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Who’s Liable for a Motor Vehicle Crash? Part II—Parents, Legal Guardians, Private and Public Agencies and Entities

You were in a motor vehicle accident and now you’re wondering who will be liable. There are two lines of inquiry that should be pursued initially—potential defendants and potential insurance coverage. This blog article is Part II of a two-part…
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Who’s Liable for a Motor Vehicle Crash? Part I—Owners, Operators, and Employers

You were in a motor vehicle accident and now you’re wondering who will be liable. There are two lines of inquiry that should be pursued initially—potential defendants and potential insurance coverage. This blog article is Part I of a two-part…
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Florida Real Estate Broker Commissions and the Procuring Cause Doctrine

The Doctrine In Florida, a real estate broker may be entitled to a commission despite not having a written agreement. Under Florida’s procuring cause doctrine, in certain circumstances, “[w]here a sale is consummated by the vendor and a…

Will a Lawyer Take My Case on Contingency?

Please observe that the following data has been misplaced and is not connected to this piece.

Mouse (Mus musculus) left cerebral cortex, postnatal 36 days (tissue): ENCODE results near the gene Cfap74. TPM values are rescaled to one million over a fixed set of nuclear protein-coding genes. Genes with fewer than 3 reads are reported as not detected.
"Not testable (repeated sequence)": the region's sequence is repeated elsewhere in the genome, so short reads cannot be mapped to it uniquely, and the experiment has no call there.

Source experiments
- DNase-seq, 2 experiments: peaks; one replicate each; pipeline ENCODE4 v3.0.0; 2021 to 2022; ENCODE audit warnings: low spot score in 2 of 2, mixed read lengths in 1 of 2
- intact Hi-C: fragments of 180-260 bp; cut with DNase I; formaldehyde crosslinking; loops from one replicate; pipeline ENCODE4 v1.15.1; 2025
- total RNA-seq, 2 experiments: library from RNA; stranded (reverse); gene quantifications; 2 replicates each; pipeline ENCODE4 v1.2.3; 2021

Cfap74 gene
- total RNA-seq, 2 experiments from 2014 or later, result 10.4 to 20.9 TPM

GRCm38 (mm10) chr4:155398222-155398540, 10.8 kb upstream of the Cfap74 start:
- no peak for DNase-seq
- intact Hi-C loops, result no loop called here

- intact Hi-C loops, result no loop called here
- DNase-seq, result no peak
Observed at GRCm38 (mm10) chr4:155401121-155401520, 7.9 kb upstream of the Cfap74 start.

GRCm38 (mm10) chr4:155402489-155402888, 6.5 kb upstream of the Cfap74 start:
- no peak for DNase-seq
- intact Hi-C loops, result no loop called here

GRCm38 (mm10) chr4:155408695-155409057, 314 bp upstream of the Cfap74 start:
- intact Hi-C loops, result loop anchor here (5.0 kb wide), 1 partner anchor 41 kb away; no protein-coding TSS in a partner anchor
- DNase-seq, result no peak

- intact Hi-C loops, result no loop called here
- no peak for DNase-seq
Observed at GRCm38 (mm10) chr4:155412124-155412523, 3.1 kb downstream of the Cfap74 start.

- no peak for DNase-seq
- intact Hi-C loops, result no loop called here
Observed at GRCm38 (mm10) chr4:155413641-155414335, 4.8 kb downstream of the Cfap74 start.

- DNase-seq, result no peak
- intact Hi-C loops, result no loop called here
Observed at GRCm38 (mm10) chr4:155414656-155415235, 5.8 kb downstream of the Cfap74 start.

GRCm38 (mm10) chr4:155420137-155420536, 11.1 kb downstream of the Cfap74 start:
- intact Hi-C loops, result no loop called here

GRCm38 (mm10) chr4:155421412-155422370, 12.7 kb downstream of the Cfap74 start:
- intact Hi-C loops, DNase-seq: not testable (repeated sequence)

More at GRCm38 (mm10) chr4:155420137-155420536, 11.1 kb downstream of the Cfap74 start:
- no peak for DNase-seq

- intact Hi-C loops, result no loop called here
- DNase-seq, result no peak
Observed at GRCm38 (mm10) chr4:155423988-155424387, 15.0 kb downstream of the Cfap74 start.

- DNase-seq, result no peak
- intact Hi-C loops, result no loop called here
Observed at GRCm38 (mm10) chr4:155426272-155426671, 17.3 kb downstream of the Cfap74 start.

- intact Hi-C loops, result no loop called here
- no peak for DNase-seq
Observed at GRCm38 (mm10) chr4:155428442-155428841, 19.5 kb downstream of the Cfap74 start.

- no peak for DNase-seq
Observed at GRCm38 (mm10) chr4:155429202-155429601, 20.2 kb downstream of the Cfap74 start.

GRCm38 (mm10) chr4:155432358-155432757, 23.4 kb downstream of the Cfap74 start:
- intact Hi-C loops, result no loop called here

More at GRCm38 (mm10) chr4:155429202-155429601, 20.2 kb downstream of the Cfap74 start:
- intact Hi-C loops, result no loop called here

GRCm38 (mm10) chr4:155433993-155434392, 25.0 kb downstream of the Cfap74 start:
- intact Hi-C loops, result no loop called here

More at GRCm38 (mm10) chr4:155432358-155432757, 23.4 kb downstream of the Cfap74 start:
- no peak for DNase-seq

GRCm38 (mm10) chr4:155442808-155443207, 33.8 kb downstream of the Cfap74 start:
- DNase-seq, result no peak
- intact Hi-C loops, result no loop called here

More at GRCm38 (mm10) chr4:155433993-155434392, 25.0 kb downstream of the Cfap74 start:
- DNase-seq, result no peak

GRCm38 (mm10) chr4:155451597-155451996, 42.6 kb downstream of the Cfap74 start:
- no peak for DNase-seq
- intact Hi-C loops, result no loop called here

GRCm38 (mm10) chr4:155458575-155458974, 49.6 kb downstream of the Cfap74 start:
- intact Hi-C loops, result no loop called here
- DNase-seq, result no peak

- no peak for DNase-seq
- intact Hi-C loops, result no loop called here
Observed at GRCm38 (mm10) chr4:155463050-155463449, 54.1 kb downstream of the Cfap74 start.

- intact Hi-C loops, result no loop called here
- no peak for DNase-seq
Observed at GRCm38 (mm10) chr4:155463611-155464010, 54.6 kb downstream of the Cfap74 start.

Contingency fee arrangements are common in cases involving personal injury, medical malpractice, and product liability. A contingency fee arrangement means that an attorney agrees to defer payment of attorney’s fees and costs until the client…

Options for Enforcing & Collecting on a Judgment in Florida

Congratulations! You won a monetary judgment against your opposing party. You are now entitled to a sum of money. But how do you turn that piece of paper into a meaningful result? The process and cost of enforcing and collecting a judgment…

Administrative Hearings Explained for Licensed Professionals

Administrative Hearings under Florida Statutes Chapter 120 Realtors, contractors, and numerous other professionals licensed through the Florida Department of Business and Professional Regulations are subject to Florida’s administrative…

Florida’s Whistleblower Laws Are an Exception to At-Will Employment

Florida follows the common law at-will employment policy. At the core of the at-will employment doctrine is the ability of an employer to dismiss an employee at any time for any non-discriminatory reason or no reason at all, and without any…